Jewish Released Time

Jewish Released Time, also known as Sheloh (an abbreviation for Shi'urei Limud Hados (Classes for Learning the Religion)), is an organization promoting released time for the Jewish education of Jewish children learning in public schools.


In 1943, Rabbi Yosef Yitzchok Schneersohn founded Sheloh as a part of Merkos L'Inyonei Chinuch, the educational branch of the Chabad-Lubavitch movement. The program was first directed by Rabbi Y. Feldman. In 1945, Rabbi Jacob J. Hecht was appointed director, and continued in this position until his death in 1990. Rabbi Schneersohn, and his son in-law and successor Rabbi Menachem Mendel Schneerson, were constantly involved in the program.[1] In 1961, when the legality of the Released Time hour was challenged in Washington, D.C., Rabbi Schneerson worked hard to fight for its continuation, even sending a delegation to Washington to support it.[2]


These classes take place off public school premises, in keeping with the United States Supreme Court decision in McCollum v. Board of Education (1948). Generally they are held in a nearby synagogue, but if none is available, they may be held in a wedding hall or similar venue.[3][4][5]

Jewish released time classes, like those organized by other religious groups, take place for one hour each week (generally on Wednesdays), at the end of the school day. In these classes, children are taught to recite basic Jewish prayers, and learn about the Torah, Jewish history, Jewish law, and Jewish ethics. The teachers are Rabbinical students from the local central Lubavitcher Yeshiva Tomchei Temimim; for locations where there is no such Yeshiva, the teacher is the local Shliach or one of his assistants.[6][7][8]

Sheloh's 1946 year-end summary stated that there were 5000 children from 150 different public schools attending their classes every week, with separate classes for boys and girls. (Today the classes are generally co-educational.)


Sheloh is a division of The National Committee for the Furtherance of Jewish Education, founded by Rabbi Jacob J. Hecht. The current chairman of NCFJE is Rabbi Sholem Hecht, and the director of Sheloh is Rabbi Zalman Zirkind.

Sheloh's mission has broadened to include assisting children who are interested in full time Jewish education to enroll in Yeshivos. Sheloh also hosts other programs such as Released Time Winter Camp and Shabbatons (Shabbat get-togethers). These activities, in turn, have led to many parents becoming Baalei teshuva as a result of their children's interest in Judaism.[9]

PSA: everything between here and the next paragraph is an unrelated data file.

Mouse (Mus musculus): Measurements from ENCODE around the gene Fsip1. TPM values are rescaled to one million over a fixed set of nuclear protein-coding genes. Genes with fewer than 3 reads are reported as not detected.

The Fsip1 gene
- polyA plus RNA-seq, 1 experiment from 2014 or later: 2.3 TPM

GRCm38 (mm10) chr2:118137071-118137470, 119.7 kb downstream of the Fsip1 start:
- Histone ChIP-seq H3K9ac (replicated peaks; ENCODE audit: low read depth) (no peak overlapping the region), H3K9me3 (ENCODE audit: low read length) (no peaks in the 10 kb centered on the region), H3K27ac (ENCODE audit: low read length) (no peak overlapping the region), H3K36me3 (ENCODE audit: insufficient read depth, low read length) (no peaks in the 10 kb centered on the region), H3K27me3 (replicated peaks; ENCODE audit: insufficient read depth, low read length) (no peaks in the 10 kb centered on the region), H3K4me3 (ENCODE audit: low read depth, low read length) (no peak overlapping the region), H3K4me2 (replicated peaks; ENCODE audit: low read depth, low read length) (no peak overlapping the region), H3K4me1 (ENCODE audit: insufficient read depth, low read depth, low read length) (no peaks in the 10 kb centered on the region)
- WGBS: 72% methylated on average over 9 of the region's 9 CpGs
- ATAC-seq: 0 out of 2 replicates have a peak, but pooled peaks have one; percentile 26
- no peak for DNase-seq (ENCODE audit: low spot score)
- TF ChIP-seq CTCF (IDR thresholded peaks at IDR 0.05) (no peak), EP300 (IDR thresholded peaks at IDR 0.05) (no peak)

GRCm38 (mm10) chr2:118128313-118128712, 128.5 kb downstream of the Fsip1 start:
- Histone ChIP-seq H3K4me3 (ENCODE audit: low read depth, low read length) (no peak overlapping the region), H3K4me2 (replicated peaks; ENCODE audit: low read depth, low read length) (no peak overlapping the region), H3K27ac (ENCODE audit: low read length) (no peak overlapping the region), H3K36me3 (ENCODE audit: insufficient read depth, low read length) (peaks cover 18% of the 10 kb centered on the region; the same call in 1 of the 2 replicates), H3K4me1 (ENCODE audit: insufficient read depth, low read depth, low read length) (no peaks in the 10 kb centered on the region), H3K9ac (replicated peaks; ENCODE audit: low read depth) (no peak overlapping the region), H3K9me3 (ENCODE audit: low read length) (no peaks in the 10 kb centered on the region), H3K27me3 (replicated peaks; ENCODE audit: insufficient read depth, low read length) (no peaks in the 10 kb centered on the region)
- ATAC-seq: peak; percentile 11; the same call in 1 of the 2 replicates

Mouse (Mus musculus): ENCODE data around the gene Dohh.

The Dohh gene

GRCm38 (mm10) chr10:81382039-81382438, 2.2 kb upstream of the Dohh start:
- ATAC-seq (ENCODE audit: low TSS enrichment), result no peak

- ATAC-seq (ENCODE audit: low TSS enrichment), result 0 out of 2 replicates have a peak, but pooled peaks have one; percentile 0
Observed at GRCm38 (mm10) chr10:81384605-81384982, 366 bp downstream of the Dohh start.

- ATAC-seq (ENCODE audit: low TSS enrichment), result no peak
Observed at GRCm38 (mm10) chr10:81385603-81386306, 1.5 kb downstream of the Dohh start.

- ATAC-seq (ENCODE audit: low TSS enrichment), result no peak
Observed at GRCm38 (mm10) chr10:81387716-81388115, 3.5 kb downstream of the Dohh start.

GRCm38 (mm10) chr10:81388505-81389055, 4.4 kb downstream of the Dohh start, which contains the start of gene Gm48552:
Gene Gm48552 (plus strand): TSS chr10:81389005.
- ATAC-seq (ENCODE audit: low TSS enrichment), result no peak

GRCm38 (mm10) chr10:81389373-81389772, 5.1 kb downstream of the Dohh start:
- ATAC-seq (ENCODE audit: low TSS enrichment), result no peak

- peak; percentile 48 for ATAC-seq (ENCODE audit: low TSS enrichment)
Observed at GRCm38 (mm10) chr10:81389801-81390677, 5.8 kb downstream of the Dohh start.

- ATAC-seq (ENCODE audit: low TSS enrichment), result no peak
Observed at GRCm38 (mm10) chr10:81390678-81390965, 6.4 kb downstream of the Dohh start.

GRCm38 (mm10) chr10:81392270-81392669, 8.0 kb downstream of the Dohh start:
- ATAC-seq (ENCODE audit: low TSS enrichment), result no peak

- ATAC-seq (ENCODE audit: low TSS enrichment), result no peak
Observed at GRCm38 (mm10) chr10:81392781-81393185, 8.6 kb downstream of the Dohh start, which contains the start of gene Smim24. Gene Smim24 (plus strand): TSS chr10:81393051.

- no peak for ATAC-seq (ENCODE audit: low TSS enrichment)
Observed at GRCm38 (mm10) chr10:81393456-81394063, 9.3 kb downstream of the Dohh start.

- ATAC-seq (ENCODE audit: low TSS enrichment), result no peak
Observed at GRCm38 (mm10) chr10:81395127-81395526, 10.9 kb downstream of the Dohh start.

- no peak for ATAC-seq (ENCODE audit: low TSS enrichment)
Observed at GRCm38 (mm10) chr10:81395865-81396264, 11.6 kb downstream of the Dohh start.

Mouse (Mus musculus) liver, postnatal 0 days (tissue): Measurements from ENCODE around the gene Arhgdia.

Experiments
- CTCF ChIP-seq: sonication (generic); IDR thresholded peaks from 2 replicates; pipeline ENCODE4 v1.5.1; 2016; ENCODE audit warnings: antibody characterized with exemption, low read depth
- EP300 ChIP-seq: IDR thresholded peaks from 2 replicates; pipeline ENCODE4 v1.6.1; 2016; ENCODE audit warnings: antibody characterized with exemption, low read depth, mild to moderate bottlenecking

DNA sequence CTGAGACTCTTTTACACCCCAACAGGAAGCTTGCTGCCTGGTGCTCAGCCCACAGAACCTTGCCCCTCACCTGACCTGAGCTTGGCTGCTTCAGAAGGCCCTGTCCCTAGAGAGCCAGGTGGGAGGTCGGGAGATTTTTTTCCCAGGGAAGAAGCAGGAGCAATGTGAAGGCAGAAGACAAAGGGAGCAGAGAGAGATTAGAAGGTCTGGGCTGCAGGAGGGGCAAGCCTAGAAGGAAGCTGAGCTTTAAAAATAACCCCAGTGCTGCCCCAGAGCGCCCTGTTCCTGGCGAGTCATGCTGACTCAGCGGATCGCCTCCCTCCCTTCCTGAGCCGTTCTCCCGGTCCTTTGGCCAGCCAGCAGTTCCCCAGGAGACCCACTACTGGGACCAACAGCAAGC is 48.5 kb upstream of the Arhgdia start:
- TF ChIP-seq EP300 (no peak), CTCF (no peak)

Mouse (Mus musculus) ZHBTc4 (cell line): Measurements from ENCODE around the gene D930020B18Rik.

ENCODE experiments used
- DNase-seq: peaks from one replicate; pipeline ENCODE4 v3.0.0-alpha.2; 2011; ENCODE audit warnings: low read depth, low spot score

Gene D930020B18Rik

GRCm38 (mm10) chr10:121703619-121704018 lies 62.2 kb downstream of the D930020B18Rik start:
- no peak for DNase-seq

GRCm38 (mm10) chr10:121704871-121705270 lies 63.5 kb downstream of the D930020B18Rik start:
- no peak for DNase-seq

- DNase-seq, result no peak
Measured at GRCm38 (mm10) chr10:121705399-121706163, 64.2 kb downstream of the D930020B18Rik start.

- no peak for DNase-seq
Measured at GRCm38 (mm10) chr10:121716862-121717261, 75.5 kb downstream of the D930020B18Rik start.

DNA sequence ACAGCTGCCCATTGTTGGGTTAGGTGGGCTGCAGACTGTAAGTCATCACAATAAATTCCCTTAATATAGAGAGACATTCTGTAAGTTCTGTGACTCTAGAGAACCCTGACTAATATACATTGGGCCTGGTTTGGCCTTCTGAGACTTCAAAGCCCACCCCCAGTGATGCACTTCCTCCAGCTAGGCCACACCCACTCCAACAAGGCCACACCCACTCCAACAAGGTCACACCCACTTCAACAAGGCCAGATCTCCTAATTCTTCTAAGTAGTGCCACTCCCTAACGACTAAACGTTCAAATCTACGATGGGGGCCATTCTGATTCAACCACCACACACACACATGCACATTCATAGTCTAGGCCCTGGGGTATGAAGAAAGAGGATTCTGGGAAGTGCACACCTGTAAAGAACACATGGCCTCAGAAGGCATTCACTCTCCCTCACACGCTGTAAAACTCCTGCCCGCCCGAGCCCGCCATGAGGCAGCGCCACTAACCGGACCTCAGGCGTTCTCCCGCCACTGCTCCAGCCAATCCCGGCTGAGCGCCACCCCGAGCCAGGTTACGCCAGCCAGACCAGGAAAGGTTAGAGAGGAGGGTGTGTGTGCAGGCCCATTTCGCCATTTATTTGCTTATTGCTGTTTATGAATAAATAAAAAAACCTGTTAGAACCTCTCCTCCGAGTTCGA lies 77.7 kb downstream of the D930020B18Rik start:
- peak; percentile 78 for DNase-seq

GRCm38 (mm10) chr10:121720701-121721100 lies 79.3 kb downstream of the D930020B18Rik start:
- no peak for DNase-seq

Zorach v. Clauson In 1952, the case of Zorach v. Clauson came before the Supreme Court. The case involved the education law of New York State, particularly a regulation by which a public school was permitted to release students during school hours for religious instruction or devotional exercises. In a 6 to 3 ruling, the high court upheld the New York law.

In the majority opinion, Justice William O. Douglas wrote that New York's program "involves neither religious instruction in public schools nor the expenditure of public funds", unlike the earlier McCollum case that the Zorach plaintiffs had cited as precedent.[10]

Douglas wrote that a public school "may not coerce anyone to attend church, to observe a religious holiday, or to take religious instruction. But it can close its doors or suspend its operations as to those who want to repair to their religious sanctuary for worship or instruction. No more than that is undertaken here."

The Court's opinion stated that

In the McCollum case the classrooms were used for religious instruction and the force of the public school was used to promote that instruction. Here, as we have said, the public schools do no more than accommodate their schedules to a program of outside religious instruction. We follow the McCollum case. But we cannot expand it to cover the present released time program unless separation of Church and State means that public institutions can make no adjustments of their schedules to accommodate the religious needs of the people. We cannot read into the Bill of Rights such a philosophy of hostility to religion.[11][12]

See also


External links

This article is issued from Wikipedia - version of the 9/19/2014. The text is available under the Creative Commons Attribution/Share Alike but additional terms may apply for the media files.